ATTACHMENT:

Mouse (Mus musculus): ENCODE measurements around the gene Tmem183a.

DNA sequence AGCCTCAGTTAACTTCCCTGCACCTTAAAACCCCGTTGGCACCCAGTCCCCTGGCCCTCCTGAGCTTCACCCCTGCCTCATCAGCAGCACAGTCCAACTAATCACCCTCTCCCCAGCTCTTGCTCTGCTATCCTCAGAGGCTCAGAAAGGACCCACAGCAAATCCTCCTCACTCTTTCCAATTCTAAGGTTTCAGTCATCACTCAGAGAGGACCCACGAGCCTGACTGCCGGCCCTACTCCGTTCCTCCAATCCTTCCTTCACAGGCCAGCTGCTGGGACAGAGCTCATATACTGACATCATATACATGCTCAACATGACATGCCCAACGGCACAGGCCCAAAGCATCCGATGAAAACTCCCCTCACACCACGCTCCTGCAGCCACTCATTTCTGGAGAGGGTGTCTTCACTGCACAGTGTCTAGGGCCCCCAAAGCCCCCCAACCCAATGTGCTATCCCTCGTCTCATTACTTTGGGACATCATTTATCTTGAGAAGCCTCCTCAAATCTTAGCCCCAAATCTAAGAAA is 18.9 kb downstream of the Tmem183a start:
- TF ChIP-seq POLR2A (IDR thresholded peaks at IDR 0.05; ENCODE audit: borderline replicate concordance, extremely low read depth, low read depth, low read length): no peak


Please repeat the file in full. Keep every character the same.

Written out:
Mouse (Mus musculus): ENCODE measurements around the gene Tmem183a.

DNA sequence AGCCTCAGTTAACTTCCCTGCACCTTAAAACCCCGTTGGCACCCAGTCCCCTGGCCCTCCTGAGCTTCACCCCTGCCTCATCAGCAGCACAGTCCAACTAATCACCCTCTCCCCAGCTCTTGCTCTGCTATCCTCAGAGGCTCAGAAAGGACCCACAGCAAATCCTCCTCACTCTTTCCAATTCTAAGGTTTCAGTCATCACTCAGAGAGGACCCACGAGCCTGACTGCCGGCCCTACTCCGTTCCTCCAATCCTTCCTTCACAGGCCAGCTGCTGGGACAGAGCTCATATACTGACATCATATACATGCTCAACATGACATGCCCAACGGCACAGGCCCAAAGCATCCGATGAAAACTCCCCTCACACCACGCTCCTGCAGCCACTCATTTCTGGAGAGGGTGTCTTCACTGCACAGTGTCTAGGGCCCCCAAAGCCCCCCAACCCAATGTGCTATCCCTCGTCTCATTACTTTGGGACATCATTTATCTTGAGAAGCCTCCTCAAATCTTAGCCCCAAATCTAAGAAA is 18.9 kb downstream of the Tmem183a start:
- TF ChIP-seq POLR2A (IDR thresholded peaks at IDR 0.05; ENCODE audit: borderline replicate concordance, extremely low read depth, low read depth, low read length): no peak